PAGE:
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THE DIAMOND JUBILEE AND ME

THE DIAMOND JUBILEE AND ME

Oh, the hallowed fields of the United Kingdom! Escaping the accursed land of huntsman spiders and Guy Sebastian that is Australia has been a long held dream of mine. My motivations, pondered extensively, particularly when subjected to the horror that is the Sydney transport system (my evening bus trip is generally a sweat-fragranced ordeal of Game of Thrones proportions, just with less facial hair) can best be summed up by the three British Bs: boys, beer and bank holidays.

My dating history, as uncolourful as a December day in Old Blighty, is primarily populated by boys that sound like they belong in a Richard Curtis movie (generally with the wan pallor to match). I like my ales by the pint and, preferably, at room temperature. And, considering that the British Isles are currently in the midst of a four-day bank holiday while I am stuck in an office writing about my romantic and refreshment preferences, my envy for the residents of the United Kingdom currently knows no bounds.

Look, I don’t begrudge Queen Liz her Diamond Jubilee. Sixty years of cucumber sandwiches and grooming undersized canines has got to take its toll, especially when you have to spend your Christmas day making an internationally televised speech rather than, say, the Antipodean alternative (washing down poorly refrigerated seafood with tepid stubbies of VB). When purchasing my celebratory lunchtime chicken tikka masala with a kilo of shrapnel, however, I felt irony hit with the full force of Her Majesty’s naval flotilla. I may have been overloaded with petty cash, but I still felt shortchanged.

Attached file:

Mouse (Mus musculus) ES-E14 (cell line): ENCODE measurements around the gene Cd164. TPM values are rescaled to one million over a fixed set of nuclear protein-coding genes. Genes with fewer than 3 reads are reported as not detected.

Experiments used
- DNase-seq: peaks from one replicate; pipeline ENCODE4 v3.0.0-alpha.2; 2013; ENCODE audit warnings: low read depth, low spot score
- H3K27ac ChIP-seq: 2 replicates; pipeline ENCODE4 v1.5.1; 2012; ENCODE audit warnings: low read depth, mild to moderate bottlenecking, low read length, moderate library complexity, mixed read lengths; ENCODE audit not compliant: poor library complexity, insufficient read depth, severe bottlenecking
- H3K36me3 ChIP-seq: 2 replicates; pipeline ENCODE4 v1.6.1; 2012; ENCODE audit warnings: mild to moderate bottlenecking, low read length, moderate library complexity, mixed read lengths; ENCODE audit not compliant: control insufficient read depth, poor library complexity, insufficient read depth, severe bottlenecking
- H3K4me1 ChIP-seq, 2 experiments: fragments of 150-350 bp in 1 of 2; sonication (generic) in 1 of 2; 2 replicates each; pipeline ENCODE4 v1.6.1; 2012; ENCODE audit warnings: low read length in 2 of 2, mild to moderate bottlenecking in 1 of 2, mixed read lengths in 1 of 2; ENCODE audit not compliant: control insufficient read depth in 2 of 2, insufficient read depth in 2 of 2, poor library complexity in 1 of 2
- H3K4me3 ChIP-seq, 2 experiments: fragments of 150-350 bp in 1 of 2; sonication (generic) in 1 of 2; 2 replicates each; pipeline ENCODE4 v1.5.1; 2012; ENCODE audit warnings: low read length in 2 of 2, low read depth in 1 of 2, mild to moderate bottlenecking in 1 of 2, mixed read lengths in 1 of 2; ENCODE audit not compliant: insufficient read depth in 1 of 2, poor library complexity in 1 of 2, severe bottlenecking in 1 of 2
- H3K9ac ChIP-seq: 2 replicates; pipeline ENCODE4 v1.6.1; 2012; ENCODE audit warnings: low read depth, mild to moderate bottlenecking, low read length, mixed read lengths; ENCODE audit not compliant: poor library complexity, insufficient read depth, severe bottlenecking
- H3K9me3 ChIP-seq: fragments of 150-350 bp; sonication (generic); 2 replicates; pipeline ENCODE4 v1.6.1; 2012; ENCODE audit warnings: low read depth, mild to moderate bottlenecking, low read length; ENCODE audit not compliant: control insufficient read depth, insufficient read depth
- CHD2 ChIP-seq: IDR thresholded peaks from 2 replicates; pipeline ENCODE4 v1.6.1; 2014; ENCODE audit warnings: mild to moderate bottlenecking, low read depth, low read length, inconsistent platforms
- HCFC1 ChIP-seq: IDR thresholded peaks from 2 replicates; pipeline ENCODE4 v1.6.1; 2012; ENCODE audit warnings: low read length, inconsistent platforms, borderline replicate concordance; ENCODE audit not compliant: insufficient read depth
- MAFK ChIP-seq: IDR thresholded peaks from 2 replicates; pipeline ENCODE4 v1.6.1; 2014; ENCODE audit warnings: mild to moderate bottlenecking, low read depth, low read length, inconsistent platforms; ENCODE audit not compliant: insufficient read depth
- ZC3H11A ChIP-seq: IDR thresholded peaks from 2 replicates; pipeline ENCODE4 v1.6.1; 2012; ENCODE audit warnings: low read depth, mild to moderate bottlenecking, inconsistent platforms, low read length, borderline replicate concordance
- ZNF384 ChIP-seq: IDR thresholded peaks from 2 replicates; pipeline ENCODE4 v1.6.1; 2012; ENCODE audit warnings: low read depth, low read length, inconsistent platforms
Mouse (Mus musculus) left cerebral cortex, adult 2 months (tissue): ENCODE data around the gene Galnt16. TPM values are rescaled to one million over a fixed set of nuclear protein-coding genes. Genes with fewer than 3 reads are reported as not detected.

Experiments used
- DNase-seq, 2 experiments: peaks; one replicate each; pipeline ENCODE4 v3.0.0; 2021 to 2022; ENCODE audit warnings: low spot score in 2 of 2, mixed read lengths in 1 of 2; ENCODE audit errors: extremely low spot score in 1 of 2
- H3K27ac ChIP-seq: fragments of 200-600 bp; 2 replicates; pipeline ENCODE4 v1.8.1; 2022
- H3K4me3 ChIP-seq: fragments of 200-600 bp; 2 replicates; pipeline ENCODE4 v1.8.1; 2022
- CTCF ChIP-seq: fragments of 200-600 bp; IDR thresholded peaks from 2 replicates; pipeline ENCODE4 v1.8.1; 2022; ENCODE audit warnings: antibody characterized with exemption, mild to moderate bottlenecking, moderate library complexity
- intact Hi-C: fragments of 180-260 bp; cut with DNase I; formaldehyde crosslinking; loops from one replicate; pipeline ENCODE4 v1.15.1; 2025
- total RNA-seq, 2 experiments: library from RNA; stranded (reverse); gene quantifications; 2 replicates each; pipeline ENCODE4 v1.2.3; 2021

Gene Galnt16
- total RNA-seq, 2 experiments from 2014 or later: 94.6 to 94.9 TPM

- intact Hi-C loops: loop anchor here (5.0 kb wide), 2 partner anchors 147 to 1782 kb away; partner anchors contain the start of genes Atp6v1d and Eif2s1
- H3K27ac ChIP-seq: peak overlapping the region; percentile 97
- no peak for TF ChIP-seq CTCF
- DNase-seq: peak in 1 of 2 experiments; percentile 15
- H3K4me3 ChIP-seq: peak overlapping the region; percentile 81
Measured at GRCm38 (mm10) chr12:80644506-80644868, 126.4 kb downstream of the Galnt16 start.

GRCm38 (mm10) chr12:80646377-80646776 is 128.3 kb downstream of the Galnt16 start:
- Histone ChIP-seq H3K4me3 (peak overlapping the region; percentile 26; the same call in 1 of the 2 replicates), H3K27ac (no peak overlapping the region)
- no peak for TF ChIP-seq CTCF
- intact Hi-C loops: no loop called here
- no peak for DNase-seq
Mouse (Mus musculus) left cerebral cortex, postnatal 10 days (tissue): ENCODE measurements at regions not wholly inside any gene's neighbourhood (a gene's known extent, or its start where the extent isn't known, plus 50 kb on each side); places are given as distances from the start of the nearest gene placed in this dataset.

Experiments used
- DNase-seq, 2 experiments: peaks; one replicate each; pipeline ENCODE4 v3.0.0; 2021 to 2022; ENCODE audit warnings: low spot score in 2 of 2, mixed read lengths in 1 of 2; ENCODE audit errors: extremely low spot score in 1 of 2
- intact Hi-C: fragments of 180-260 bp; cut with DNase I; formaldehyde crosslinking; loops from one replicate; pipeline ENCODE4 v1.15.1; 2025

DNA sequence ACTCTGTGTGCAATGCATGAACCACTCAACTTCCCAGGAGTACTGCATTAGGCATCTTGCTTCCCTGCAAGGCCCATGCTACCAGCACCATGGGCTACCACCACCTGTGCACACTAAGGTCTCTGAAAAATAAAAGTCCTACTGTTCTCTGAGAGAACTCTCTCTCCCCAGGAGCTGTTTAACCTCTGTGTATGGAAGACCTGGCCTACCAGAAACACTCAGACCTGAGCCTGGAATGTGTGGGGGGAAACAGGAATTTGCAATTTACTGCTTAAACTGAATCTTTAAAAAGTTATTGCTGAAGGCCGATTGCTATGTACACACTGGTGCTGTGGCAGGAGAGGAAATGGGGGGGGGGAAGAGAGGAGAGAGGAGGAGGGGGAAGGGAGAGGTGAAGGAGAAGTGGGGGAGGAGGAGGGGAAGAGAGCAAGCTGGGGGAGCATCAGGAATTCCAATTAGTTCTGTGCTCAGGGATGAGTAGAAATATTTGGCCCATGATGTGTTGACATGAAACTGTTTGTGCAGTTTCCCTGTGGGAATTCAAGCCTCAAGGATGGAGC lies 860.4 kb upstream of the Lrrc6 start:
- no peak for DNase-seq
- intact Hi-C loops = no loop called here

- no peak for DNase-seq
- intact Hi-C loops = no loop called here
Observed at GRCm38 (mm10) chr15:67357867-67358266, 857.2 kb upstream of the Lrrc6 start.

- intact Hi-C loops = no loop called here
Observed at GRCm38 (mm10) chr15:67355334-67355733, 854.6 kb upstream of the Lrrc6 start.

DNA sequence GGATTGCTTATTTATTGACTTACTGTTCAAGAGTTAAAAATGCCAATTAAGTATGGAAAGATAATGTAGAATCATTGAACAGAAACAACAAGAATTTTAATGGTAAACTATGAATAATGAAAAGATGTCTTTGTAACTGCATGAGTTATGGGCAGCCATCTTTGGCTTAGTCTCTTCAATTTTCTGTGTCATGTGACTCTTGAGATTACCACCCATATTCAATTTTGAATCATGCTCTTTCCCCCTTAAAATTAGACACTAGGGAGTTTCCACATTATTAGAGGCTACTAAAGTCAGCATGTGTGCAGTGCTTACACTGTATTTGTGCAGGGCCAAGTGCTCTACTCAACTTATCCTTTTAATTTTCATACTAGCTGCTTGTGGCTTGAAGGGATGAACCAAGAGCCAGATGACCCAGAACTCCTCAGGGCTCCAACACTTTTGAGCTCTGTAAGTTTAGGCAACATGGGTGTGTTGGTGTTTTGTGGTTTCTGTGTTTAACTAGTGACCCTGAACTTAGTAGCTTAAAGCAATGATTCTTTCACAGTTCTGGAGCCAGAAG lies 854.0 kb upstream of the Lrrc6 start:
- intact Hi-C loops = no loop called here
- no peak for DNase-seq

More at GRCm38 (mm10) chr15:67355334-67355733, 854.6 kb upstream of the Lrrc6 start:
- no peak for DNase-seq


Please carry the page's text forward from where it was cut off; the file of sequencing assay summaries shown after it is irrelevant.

On the back of every Australian coin is the Queen’s imperious profile. Today, her frozen glare reeked of mocking, rather than of timeless class in an era where MTV has the audacity to call groups of grammatically-challenged twenty-somethings having sex in makeshift huts “entertainment”. “You can have my wrinkled visage permanently etched onto your currency,” she seemed to say, “but there’s no way you Godforsaken convicts are going to get a four-day weekend out of it.”

When it comes to the privileges of living under an outdated monarchy, Australia really gets the short end of the stick. If we’re not going to get ninety-six hours of unadulterated drunken reverie out of our status in the Commonwealth, why should our currency feature an aging and largely irrelevant figure? Better off minting our coins with the heads of  fair dinkum Aussie icons that actually have some pertinence to our modern society. Like Gotye. Or Keith Urban.

Requisite pun: "I don't even need that dough!"

“Let’s not overreact, Girl-I-Don’t-Know-The-Name-Of,” you may be thinking, “it’s not like having the Queen as our head of state is completely fruitless. After all, the Queen’s Birthday long weekend is imminent!” I’m not a fool, dear reader, nor am I ungrateful. I have elaborate plans for said holiday, primarily involving such royalist endeavours as downing teacups of gin in my underwear while watching The Princess Diaries. But no amount of time watching Julie Andrews cavort about in a crown will make up for the fact that we, as loyal subjects of Queen Elizabeth II’s dominion, are getting a full twenty-four hours less freedom than our British brethren.

Go forth, my son!

And so, in the name of protest, I propose that instead of dwelling on feelings of cultural inadequacy, we Australians take back what is rightfully ours: an extra day of overt drunkenness, obnoxiously draping ourselves in the Union flag and yelling culturally appropriate anthems with no regard for the intricacies of tonality (I’m thinking anything from Robbie Williams’ back catalogue). This coming Friday, instead of flocking mindlessly to our places of work, I say we make use of this otherwise futile monarchy of ours and abscond in the name of Queen Elizabeth’s Diamond Jubilee. Tony Abbott would surely approve.

 

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